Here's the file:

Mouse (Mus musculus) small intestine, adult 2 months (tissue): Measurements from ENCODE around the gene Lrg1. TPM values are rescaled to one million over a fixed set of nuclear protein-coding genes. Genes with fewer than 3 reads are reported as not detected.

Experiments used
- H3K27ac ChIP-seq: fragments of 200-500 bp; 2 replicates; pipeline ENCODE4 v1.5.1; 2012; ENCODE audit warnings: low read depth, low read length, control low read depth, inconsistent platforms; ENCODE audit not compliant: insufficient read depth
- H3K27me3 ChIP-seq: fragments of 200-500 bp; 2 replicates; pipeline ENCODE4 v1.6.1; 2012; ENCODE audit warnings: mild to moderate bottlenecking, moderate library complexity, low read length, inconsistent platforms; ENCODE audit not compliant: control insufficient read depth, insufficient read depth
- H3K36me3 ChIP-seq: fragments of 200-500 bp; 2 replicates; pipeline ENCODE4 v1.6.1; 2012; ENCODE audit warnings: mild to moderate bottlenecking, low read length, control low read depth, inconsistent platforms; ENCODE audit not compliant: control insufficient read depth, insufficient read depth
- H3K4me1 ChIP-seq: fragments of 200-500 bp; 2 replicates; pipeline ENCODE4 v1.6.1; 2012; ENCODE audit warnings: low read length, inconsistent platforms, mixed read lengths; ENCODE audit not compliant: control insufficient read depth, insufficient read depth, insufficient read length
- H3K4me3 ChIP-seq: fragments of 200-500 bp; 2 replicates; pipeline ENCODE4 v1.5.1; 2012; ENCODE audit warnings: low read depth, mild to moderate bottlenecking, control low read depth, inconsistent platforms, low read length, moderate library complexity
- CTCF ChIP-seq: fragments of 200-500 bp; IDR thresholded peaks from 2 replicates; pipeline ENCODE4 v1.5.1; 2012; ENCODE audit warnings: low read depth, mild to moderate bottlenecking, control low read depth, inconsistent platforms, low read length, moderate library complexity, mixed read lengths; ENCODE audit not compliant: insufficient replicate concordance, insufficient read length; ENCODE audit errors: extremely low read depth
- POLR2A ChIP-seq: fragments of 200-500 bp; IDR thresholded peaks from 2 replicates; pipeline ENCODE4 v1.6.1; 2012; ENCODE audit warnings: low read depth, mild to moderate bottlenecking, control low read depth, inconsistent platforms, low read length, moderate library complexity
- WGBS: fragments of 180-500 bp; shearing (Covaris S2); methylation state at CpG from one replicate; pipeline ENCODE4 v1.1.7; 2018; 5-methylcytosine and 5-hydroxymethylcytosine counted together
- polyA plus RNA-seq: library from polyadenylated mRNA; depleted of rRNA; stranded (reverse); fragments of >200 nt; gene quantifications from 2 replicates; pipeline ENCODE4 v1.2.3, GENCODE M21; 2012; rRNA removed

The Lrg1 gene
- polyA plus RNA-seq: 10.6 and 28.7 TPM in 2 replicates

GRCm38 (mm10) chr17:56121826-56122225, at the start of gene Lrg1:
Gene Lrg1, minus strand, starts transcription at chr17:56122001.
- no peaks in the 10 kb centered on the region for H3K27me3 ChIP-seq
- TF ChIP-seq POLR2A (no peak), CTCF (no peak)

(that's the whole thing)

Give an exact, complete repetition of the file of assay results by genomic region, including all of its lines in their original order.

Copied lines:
Mouse (Mus musculus) small intestine, adult 2 months (tissue): Measurements from ENCODE around the gene Lrg1. TPM values are rescaled to one million over a fixed set of nuclear protein-coding genes. Genes with fewer than 3 reads are reported as not detected.

Experiments used
- H3K27ac ChIP-seq: fragments of 200-500 bp; 2 replicates; pipeline ENCODE4 v1.5.1; 2012; ENCODE audit warnings: low read depth, low read length, control low read depth, inconsistent platforms; ENCODE audit not compliant: insufficient read depth
- H3K27me3 ChIP-seq: fragments of 200-500 bp; 2 replicates; pipeline ENCODE4 v1.6.1; 2012; ENCODE audit warnings: mild to moderate bottlenecking, moderate library complexity, low read length, inconsistent platforms; ENCODE audit not compliant: control insufficient read depth, insufficient read depth
- H3K36me3 ChIP-seq: fragments of 200-500 bp; 2 replicates; pipeline ENCODE4 v1.6.1; 2012; ENCODE audit warnings: mild to moderate bottlenecking, low read length, control low read depth, inconsistent platforms; ENCODE audit not compliant: control insufficient read depth, insufficient read depth
- H3K4me1 ChIP-seq: fragments of 200-500 bp; 2 replicates; pipeline ENCODE4 v1.6.1; 2012; ENCODE audit warnings: low read length, inconsistent platforms, mixed read lengths; ENCODE audit not compliant: control insufficient read depth, insufficient read depth, insufficient read length
- H3K4me3 ChIP-seq: fragments of 200-500 bp; 2 replicates; pipeline ENCODE4 v1.5.1; 2012; ENCODE audit warnings: low read depth, mild to moderate bottlenecking, control low read depth, inconsistent platforms, low read length, moderate library complexity
- CTCF ChIP-seq: fragments of 200-500 bp; IDR thresholded peaks from 2 replicates; pipeline ENCODE4 v1.5.1; 2012; ENCODE audit warnings: low read depth, mild to moderate bottlenecking, control low read depth, inconsistent platforms, low read length, moderate library complexity, mixed read lengths; ENCODE audit not compliant: insufficient replicate concordance, insufficient read length; ENCODE audit errors: extremely low read depth
- POLR2A ChIP-seq: fragments of 200-500 bp; IDR thresholded peaks from 2 replicates; pipeline ENCODE4 v1.6.1; 2012; ENCODE audit warnings: low read depth, mild to moderate bottlenecking, control low read depth, inconsistent platforms, low read length, moderate library complexity
- WGBS: fragments of 180-500 bp; shearing (Covaris S2); methylation state at CpG from one replicate; pipeline ENCODE4 v1.1.7; 2018; 5-methylcytosine and 5-hydroxymethylcytosine counted together
- polyA plus RNA-seq: library from polyadenylated mRNA; depleted of rRNA; stranded (reverse); fragments of >200 nt; gene quantifications from 2 replicates; pipeline ENCODE4 v1.2.3, GENCODE M21; 2012; rRNA removed

The Lrg1 gene
- polyA plus RNA-seq: 10.6 and 28.7 TPM in 2 replicates

GRCm38 (mm10) chr17:56121826-56122225, at the start of gene Lrg1:
Gene Lrg1, minus strand, starts transcription at chr17:56122001.
- no peaks in the 10 kb centered on the region for H3K27me3 ChIP-seq
- TF ChIP-seq POLR2A (no peak), CTCF (no peak)